Malaysia to Use Special ID to Control Movement of Foreigners in Sabah

Noah Lee and Zam Yusa
Kuala Lumpur and Kota Kinabalu, Malaysia
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200113-MY-Sabah-Security1000.jpg A Filipina sells seafood in Kota Kinabalu, the capital of eastern Malaysia’s Sabah state, July 4, 2018.

Malaysia will introduce an immigrant pass in June to help authorities track foreigners in Sabah, officials said, a move that could make it harder for militants to slip in and out from the nearby southern Philippines, according to an analyst.

The proposed Sabah Temporary Pass, to be known by its Malay acronym PSS, will help standardize the various documents held by foreigners in the eastern state and facilitate law-enforcement operations, Malaysian Home Affairs Minister Muhyiddin Yassin said.

“The PSS is a control mechanism which will provide whereabouts and movement information of foreigners in Sabah,” Muhyiddin told reporters over the weekend.

Sabah, in Malaysian Borneo, has a population of 3.9 million, including about 1.1 million who are not Malaysian citizens, according to official statistics.

In September, the state’s Foreigner Management Committee agreed to issue the new identification card to replace the three documents currently issued to foreigners living in Sabah.

Filipino refugees, who had escaped to Sabah after bloody clashes between government forces and Muslim secessionist rebels in the southern Philippines in the early 1970s, carry a visitors’ pass known as IMM13, which was issued by the Malaysian immigration department.

IMM13 holders are allowed to stay in the state and receive other benefits, including medical services and access to education. To ease bank transactions, foreigners living in Sabah also often identify themselves using a document issued by the state’s chief minister, or a census certificate.

Muhyiddin, who spoke during a public event in Papar town in Sabah, said the PSS card would contain security features, including the holder’s biometrics. It can be obtained after payment of 120 ringgit (U.S. $29) in fees and must be renewed every three years, officials said.

More than 136,000 people living in Sabah would be eligible for the PSS card, Muhyiddin said.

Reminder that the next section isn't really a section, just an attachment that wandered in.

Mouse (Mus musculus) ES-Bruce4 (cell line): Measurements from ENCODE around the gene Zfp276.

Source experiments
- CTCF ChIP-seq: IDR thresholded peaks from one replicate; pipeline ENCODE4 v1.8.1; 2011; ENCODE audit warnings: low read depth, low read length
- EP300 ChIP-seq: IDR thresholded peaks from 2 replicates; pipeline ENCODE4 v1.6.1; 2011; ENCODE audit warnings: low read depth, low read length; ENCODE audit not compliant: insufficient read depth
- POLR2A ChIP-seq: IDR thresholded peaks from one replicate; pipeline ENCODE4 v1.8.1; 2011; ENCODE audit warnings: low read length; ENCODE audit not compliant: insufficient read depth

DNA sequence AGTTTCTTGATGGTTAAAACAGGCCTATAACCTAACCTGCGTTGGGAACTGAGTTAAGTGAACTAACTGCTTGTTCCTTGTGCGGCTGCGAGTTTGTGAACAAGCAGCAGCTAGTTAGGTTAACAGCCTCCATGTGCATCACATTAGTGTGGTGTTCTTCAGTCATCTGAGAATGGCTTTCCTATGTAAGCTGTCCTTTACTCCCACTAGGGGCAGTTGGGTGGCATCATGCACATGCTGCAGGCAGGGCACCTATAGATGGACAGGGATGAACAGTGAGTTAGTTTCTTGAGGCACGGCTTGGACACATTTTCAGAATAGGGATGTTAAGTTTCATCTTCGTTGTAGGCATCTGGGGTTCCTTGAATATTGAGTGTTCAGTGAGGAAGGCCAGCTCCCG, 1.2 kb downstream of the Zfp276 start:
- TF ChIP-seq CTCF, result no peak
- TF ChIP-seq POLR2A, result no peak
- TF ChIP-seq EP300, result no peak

“With such information and orderly records, any long-term action can be implemented more strategically,” the state-run news agency Bernama quoted him as saying.

The PSS card does not confer permanent residency to the foreigners and would not provide a guaranteed path toward Malaysian citizenship, the Home Ministry said in a statement.

Analyst: PSS would help track down foreigners with terror links

Wan Shawaluddin Wan Hassan, a professor and migration expert at the University Malaysia-Sabah, said the card’s security features would enable authorities to determine if the holder had any terror links.

“The security feature can be used to detect Abu Sayyaf group members,” he told BenarNews, referring to the Islamic State-linked group based in and around the Jolo and Basilan islands in the southwestern part of the Philippines.

In May 2017, Abu Sayyaf leader Isnilon Hapilon led pro-IS fighters from the Philippines and other countries in a siege of the southern Philippine city of Marawi. The militant takeover precipitated a five-month battle with government forces that left the city in ruins and 1,200 people dead, most of them militants.

The proposal to issue a new ID card received mixed reactions from Sabah residents, with many calling for the immediate deportation of foreigners living in the state.

“The government should deport IMM13 holders to their country of origin,” resident Sylvia Rosli told BenarNews. “That document was issued during the war [in the southern Philippines].”

She said the same policy should be adopted for foreigners who hold other forms of identification.

“Once all is settled, then only think of issuing a pass for them,” she said.

Shuyang Ana in Kota Kinabalu contributed to this report.


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